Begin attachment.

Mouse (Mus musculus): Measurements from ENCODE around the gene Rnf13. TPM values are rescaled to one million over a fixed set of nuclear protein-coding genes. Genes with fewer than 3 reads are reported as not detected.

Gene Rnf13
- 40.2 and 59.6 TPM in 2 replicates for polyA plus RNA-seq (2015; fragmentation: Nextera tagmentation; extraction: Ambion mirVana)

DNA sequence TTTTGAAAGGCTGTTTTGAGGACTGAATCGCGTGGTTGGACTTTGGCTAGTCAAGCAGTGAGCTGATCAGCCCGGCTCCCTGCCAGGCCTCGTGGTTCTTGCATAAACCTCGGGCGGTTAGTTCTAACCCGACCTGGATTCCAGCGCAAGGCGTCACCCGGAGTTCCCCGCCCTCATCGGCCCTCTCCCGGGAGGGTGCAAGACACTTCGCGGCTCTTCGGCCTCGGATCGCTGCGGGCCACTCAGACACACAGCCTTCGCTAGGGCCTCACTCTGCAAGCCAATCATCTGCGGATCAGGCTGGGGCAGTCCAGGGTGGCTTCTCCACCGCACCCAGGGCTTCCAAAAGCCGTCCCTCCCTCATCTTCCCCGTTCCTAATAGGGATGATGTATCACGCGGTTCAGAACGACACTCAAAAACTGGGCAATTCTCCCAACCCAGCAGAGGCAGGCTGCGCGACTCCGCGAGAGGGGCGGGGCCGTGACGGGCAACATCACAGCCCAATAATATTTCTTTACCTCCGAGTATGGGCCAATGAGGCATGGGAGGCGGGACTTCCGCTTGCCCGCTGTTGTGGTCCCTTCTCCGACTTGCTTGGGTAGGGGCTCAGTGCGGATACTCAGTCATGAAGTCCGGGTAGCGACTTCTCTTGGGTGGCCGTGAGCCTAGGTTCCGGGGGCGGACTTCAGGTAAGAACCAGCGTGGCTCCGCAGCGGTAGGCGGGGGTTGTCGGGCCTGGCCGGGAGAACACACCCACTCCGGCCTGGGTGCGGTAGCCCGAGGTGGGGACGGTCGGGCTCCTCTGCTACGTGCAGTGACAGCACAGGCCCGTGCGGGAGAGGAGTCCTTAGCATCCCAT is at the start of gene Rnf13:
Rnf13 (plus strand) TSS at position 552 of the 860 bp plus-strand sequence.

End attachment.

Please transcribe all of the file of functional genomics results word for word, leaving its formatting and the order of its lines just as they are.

Mouse (Mus musculus): Measurements from ENCODE around the gene Rnf13. TPM values are rescaled to one million over a fixed set of nuclear protein-coding genes. Genes with fewer than 3 reads are reported as not detected.

Gene Rnf13
- 40.2 and 59.6 TPM in 2 replicates for polyA plus RNA-seq (2015; fragmentation: Nextera tagmentation; extraction: Ambion mirVana)

DNA sequence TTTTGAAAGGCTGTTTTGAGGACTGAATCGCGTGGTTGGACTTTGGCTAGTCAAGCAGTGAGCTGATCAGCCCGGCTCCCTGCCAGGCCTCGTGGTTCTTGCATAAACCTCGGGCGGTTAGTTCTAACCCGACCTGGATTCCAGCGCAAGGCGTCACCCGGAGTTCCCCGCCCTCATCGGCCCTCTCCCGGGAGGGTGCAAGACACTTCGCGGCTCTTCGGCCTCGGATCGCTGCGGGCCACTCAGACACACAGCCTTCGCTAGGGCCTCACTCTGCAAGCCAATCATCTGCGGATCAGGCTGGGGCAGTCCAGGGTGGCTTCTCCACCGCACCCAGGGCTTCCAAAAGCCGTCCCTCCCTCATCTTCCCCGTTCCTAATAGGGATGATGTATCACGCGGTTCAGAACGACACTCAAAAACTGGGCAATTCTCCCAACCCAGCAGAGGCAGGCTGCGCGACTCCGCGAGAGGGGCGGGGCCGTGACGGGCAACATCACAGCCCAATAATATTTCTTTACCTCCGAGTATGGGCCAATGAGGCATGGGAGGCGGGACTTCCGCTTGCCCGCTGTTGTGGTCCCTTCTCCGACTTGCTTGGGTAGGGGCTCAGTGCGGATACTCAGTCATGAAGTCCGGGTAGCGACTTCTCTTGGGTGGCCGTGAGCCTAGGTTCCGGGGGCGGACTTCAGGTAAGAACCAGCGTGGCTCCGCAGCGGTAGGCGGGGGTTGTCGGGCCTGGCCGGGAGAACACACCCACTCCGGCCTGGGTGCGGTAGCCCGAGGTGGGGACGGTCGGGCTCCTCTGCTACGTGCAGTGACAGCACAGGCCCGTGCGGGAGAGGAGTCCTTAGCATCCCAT is at the start of gene Rnf13:
Rnf13 (plus strand) TSS at position 552 of the 860 bp plus-strand sequence.